Bob Lind, Published July 12 2010
Lind: Langer’s legend lives onLast month’s Forum story about William “Bill” Langer, North Dakota’s late Republican governor and senator, brought several responses.
The story was told by Mary “Mimi” Gokey, Fargo, one of Bill and Lydia Langer’s four daughters.
Because of space limitations, a paragraph concerning the whereabouts of Mimi’s three sisters was cut.
But for the record, and in response to inquiries about them, Emma lives in Santa Fe, N.M., and Cornelia is in New York City. Lydia, named for her mother, is deceased.
Now to stories about Langer when he was governor as recalled by Samuel Kautz Jr., New Leipzig, N.D.
Sam, 96, is the last living child of the 13 children of a Germans-from-Russia couple who immigrated to North Dakota. He still lives in the stone house in which he was born on his parents’ homestead.
His memory remains sharp. So one day he sat down and told his Langer stories to Kent Schluchter, Cavalier, N.D., who is married to Sam’s granddaughter Lori. Kent forwarded them to Neighbors.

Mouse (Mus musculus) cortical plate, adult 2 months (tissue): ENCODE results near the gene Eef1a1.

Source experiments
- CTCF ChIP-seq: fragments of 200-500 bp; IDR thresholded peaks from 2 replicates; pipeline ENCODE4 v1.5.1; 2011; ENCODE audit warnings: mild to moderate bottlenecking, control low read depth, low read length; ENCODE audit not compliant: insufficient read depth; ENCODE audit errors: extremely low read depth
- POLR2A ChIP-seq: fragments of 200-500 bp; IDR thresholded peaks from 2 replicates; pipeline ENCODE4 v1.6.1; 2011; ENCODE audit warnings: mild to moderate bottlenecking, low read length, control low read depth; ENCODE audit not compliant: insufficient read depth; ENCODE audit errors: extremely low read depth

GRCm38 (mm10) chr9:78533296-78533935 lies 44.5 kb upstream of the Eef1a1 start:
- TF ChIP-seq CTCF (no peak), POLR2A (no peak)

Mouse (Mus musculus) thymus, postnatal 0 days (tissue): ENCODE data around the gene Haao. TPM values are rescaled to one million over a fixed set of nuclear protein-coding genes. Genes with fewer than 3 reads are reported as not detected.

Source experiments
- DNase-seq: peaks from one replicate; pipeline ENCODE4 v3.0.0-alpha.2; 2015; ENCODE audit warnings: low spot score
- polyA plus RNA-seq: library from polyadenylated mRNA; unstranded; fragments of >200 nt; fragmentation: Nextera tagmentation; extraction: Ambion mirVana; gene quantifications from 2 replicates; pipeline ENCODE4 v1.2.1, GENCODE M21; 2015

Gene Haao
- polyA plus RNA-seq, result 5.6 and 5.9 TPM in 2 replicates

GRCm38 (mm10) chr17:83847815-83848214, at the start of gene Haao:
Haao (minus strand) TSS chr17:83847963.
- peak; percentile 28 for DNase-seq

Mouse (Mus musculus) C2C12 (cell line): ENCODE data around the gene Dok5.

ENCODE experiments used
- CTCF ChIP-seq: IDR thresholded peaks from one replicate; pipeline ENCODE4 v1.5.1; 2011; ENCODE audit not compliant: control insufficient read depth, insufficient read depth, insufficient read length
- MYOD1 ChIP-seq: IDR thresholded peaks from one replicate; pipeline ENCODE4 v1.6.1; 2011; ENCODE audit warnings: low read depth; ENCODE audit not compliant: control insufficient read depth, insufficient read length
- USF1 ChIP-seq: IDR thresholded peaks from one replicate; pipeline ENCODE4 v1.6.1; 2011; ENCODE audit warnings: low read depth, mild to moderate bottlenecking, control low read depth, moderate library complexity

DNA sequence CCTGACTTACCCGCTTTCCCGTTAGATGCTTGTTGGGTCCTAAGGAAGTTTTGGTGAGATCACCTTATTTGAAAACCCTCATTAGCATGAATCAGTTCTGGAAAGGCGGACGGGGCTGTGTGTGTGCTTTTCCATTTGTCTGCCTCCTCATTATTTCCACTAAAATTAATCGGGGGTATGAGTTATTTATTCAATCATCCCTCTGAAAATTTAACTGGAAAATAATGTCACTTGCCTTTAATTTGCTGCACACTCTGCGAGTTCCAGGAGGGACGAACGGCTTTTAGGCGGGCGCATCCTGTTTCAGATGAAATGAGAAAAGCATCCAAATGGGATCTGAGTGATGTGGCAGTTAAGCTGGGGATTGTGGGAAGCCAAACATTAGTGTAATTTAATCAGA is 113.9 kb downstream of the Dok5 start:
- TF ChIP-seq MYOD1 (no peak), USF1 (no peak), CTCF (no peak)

They go back to the Dust Bowl days of 1936, when the crops burned up and farmers in the New Leipzig area were in serious trouble.
One hope for survival was to get work with the Works Progress Administration. So Sam’s father, Samuel Kautz Sr., and four of his friends drove to nearby Carson to sign up.
But they were told all the positions were filled.
In other words, the disappointed farmers believed, the local WPA program supervisor had given the jobs to his pals.
So the men drove to Bismarck to appeal to Gov. Langer. They were told he was busy. So they told their story to one of his aides, who in turn told Langer that five farmers from New Leipzig were there to see him.
Langer immediately called them into his office to hear their story about their problems with the WPA supervisor.
Langer looked at them, Sam says, and told them, “You boys go back to New Leipzig, but swing through Carson on your way. The supervisor will have your slips ready for you to go to work, and if he doesn’t, you tell that (and he used a term not appropriate for a family newspaper) he’ll be out of a job in the morning.”
When they got to Carson, the slips were waiting for them.
The farmers worked for the WPA for several months, building roads in the area for $40 a month. Big money at the time.
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